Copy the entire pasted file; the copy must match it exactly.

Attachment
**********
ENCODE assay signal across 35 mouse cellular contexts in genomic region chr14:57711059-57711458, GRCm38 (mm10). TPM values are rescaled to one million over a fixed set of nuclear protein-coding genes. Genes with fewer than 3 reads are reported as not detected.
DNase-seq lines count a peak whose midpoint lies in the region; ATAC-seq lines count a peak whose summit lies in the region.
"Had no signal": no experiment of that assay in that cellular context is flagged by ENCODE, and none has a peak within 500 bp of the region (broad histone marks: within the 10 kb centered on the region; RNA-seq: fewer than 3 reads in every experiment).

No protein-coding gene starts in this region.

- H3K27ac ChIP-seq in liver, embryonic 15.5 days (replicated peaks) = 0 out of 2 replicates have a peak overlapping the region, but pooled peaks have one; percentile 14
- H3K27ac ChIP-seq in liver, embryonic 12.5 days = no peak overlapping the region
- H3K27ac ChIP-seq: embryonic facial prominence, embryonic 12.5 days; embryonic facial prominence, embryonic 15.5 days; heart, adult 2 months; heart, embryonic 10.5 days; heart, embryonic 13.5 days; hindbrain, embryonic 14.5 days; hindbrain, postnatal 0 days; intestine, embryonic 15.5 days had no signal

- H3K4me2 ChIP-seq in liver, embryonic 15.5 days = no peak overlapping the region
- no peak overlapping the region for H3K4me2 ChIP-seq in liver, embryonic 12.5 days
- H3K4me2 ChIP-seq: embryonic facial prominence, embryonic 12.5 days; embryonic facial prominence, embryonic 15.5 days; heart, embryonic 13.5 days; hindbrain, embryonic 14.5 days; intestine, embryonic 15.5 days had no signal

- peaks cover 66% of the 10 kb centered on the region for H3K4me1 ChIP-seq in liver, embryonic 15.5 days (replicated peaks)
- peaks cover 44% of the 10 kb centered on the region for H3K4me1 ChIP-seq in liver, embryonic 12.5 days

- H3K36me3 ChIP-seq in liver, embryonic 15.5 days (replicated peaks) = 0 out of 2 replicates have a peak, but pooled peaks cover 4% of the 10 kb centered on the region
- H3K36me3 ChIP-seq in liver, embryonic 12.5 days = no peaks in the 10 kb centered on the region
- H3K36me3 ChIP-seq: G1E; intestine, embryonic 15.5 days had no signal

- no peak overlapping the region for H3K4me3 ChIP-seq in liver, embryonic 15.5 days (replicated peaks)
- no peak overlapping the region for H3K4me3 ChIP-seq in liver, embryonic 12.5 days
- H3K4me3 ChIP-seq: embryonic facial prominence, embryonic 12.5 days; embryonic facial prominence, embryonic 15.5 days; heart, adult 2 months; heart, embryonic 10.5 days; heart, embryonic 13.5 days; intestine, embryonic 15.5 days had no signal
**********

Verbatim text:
ENCODE assay signal across 35 mouse cellular contexts in genomic region chr14:57711059-57711458, GRCm38 (mm10). TPM values are rescaled to one million over a fixed set of nuclear protein-coding genes. Genes with fewer than 3 reads are reported as not detected.
DNase-seq lines count a peak whose midpoint lies in the region; ATAC-seq lines count a peak whose summit lies in the region.
"Had no signal": no experiment of that assay in that cellular context is flagged by ENCODE, and none has a peak within 500 bp of the region (broad histone marks: within the 10 kb centered on the region; RNA-seq: fewer than 3 reads in every experiment).

No protein-coding gene starts in this region.

- H3K27ac ChIP-seq in liver, embryonic 15.5 days (replicated peaks) = 0 out of 2 replicates have a peak overlapping the region, but pooled peaks have one; percentile 14
- H3K27ac ChIP-seq in liver, embryonic 12.5 days = no peak overlapping the region
- H3K27ac ChIP-seq: embryonic facial prominence, embryonic 12.5 days; embryonic facial prominence, embryonic 15.5 days; heart, adult 2 months; heart, embryonic 10.5 days; heart, embryonic 13.5 days; hindbrain, embryonic 14.5 days; hindbrain, postnatal 0 days; intestine, embryonic 15.5 days had no signal

- H3K4me2 ChIP-seq in liver, embryonic 15.5 days = no peak overlapping the region
- no peak overlapping the region for H3K4me2 ChIP-seq in liver, embryonic 12.5 days
- H3K4me2 ChIP-seq: embryonic facial prominence, embryonic 12.5 days; embryonic facial prominence, embryonic 15.5 days; heart, embryonic 13.5 days; hindbrain, embryonic 14.5 days; intestine, embryonic 15.5 days had no signal

- peaks cover 66% of the 10 kb centered on the region for H3K4me1 ChIP-seq in liver, embryonic 15.5 days (replicated peaks)
- peaks cover 44% of the 10 kb centered on the region for H3K4me1 ChIP-seq in liver, embryonic 12.5 days

- H3K36me3 ChIP-seq in liver, embryonic 15.5 days (replicated peaks) = 0 out of 2 replicates have a peak, but pooled peaks cover 4% of the 10 kb centered on the region
- H3K36me3 ChIP-seq in liver, embryonic 12.5 days = no peaks in the 10 kb centered on the region
- H3K36me3 ChIP-seq: G1E; intestine, embryonic 15.5 days had no signal

- no peak overlapping the region for H3K4me3 ChIP-seq in liver, embryonic 15.5 days (replicated peaks)
- no peak overlapping the region for H3K4me3 ChIP-seq in liver, embryonic 12.5 days
- H3K4me3 ChIP-seq: embryonic facial prominence, embryonic 12.5 days; embryonic facial prominence, embryonic 15.5 days; heart, adult 2 months; heart, embryonic 10.5 days; heart, embryonic 13.5 days; intestine, embryonic 15.5 days had no signal